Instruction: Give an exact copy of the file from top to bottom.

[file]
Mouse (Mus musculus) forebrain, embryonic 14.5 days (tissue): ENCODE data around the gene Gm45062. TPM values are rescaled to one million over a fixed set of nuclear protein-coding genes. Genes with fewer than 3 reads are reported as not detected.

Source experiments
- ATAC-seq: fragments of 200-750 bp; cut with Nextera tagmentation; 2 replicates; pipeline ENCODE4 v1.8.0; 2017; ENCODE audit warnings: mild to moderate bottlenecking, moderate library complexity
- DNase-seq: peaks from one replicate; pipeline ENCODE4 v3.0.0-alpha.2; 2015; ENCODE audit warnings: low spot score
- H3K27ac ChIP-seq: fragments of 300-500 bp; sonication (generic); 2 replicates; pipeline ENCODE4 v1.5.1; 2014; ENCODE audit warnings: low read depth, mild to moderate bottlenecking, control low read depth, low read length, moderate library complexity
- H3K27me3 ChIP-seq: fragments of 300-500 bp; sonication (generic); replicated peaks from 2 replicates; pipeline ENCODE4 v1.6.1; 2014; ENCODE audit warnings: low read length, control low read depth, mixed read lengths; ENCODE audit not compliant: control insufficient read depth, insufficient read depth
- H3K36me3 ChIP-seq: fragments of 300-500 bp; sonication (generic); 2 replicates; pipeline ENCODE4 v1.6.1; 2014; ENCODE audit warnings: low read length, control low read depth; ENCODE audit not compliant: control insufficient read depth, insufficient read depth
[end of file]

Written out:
Mouse (Mus musculus) forebrain, embryonic 14.5 days (tissue): ENCODE data around the gene Gm45062. TPM values are rescaled to one million over a fixed set of nuclear protein-coding genes. Genes with fewer than 3 reads are reported as not detected.

Source experiments
- ATAC-seq: fragments of 200-750 bp; cut with Nextera tagmentation; 2 replicates; pipeline ENCODE4 v1.8.0; 2017; ENCODE audit warnings: mild to moderate bottlenecking, moderate library complexity
- DNase-seq: peaks from one replicate; pipeline ENCODE4 v3.0.0-alpha.2; 2015; ENCODE audit warnings: low spot score
- H3K27ac ChIP-seq: fragments of 300-500 bp; sonication (generic); 2 replicates; pipeline ENCODE4 v1.5.1; 2014; ENCODE audit warnings: low read depth, mild to moderate bottlenecking, control low read depth, low read length, moderate library complexity
- H3K27me3 ChIP-seq: fragments of 300-500 bp; sonication (generic); replicated peaks from 2 replicates; pipeline ENCODE4 v1.6.1; 2014; ENCODE audit warnings: low read length, control low read depth, mixed read lengths; ENCODE audit not compliant: control insufficient read depth, insufficient read depth
- H3K36me3 ChIP-seq: fragments of 300-500 bp; sonication (generic); 2 replicates; pipeline ENCODE4 v1.6.1; 2014; ENCODE audit warnings: low read length, control low read depth; ENCODE audit not compliant: control insufficient read depth, insufficient read depth